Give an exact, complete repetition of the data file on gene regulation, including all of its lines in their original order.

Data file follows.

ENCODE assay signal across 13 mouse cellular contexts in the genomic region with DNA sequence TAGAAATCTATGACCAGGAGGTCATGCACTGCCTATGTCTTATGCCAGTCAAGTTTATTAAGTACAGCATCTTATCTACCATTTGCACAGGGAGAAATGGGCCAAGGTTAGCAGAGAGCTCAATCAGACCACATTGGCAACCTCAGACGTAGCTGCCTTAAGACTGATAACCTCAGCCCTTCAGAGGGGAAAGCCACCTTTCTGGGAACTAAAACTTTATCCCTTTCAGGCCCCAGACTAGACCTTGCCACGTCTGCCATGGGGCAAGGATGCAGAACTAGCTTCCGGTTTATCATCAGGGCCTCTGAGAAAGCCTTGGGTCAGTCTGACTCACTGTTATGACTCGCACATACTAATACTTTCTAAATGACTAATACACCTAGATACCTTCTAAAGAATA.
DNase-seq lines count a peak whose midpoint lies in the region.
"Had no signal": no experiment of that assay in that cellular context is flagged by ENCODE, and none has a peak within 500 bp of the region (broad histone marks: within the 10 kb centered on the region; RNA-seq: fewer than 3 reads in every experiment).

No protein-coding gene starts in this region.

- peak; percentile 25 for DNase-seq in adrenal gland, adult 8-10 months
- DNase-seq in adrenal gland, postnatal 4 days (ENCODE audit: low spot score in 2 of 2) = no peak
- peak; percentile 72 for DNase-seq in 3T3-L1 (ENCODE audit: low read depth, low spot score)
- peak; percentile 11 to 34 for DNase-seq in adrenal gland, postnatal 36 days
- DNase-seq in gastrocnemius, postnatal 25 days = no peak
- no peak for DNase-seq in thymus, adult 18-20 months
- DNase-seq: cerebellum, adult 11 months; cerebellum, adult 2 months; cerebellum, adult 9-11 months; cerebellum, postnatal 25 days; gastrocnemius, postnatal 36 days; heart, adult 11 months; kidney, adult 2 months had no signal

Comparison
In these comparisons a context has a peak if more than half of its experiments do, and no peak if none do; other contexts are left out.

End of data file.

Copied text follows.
ENCODE assay signal across 13 mouse cellular contexts in the genomic region with DNA sequence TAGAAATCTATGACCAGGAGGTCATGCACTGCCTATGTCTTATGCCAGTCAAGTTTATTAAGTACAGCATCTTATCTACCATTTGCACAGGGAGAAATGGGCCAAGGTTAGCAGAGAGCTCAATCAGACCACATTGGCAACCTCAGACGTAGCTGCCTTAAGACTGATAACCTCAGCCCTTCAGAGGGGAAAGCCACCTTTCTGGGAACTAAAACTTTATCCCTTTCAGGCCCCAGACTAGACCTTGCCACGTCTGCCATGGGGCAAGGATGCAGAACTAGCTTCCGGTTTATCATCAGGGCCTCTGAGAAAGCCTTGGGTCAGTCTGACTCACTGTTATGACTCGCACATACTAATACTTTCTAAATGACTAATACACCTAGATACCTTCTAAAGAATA.
DNase-seq lines count a peak whose midpoint lies in the region.
"Had no signal": no experiment of that assay in that cellular context is flagged by ENCODE, and none has a peak within 500 bp of the region (broad histone marks: within the 10 kb centered on the region; RNA-seq: fewer than 3 reads in every experiment).

No protein-coding gene starts in this region.

- peak; percentile 25 for DNase-seq in adrenal gland, adult 8-10 months
- DNase-seq in adrenal gland, postnatal 4 days (ENCODE audit: low spot score in 2 of 2) = no peak
- peak; percentile 72 for DNase-seq in 3T3-L1 (ENCODE audit: low read depth, low spot score)
- peak; percentile 11 to 34 for DNase-seq in adrenal gland, postnatal 36 days
- DNase-seq in gastrocnemius, postnatal 25 days = no peak
- no peak for DNase-seq in thymus, adult 18-20 months
- DNase-seq: cerebellum, adult 11 months; cerebellum, adult 2 months; cerebellum, adult 9-11 months; cerebellum, postnatal 25 days; gastrocnemius, postnatal 36 days; heart, adult 11 months; kidney, adult 2 months had no signal

Comparison
In these comparisons a context has a peak if more than half of its experiments do, and no peak if none do; other contexts are left out.